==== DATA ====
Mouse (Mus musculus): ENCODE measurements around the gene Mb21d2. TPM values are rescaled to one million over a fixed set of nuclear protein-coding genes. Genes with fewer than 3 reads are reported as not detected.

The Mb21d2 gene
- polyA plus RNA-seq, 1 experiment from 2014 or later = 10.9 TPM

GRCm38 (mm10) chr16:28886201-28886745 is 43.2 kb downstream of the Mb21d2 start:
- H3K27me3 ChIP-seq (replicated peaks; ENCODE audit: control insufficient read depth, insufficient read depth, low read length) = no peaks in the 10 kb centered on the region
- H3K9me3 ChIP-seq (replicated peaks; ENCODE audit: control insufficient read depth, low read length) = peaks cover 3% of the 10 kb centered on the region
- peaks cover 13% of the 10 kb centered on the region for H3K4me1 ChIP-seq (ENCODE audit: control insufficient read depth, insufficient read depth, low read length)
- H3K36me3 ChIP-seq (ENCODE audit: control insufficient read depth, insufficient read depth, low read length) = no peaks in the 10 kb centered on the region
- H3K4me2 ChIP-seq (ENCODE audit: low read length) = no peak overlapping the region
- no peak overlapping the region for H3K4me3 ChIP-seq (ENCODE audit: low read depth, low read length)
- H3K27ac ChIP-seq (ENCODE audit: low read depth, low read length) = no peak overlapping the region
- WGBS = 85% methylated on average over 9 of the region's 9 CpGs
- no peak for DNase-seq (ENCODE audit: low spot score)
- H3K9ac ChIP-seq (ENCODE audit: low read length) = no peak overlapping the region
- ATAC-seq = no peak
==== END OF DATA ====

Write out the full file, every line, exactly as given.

Mouse (Mus musculus): ENCODE measurements around the gene Mb21d2. TPM values are rescaled to one million over a fixed set of nuclear protein-coding genes. Genes with fewer than 3 reads are reported as not detected.

The Mb21d2 gene
- polyA plus RNA-seq, 1 experiment from 2014 or later = 10.9 TPM

GRCm38 (mm10) chr16:28886201-28886745 is 43.2 kb downstream of the Mb21d2 start:
- H3K27me3 ChIP-seq (replicated peaks; ENCODE audit: control insufficient read depth, insufficient read depth, low read length) = no peaks in the 10 kb centered on the region
- H3K9me3 ChIP-seq (replicated peaks; ENCODE audit: control insufficient read depth, low read length) = peaks cover 3% of the 10 kb centered on the region
- peaks cover 13% of the 10 kb centered on the region for H3K4me1 ChIP-seq (ENCODE audit: control insufficient read depth, insufficient read depth, low read length)
- H3K36me3 ChIP-seq (ENCODE audit: control insufficient read depth, insufficient read depth, low read length) = no peaks in the 10 kb centered on the region
- H3K4me2 ChIP-seq (ENCODE audit: low read length) = no peak overlapping the region
- no peak overlapping the region for H3K4me3 ChIP-seq (ENCODE audit: low read depth, low read length)
- H3K27ac ChIP-seq (ENCODE audit: low read depth, low read length) = no peak overlapping the region
- WGBS = 85% methylated on average over 9 of the region's 9 CpGs
- no peak for DNase-seq (ENCODE audit: low spot score)
- H3K9ac ChIP-seq (ENCODE audit: low read length) = no peak overlapping the region
- ATAC-seq = no peak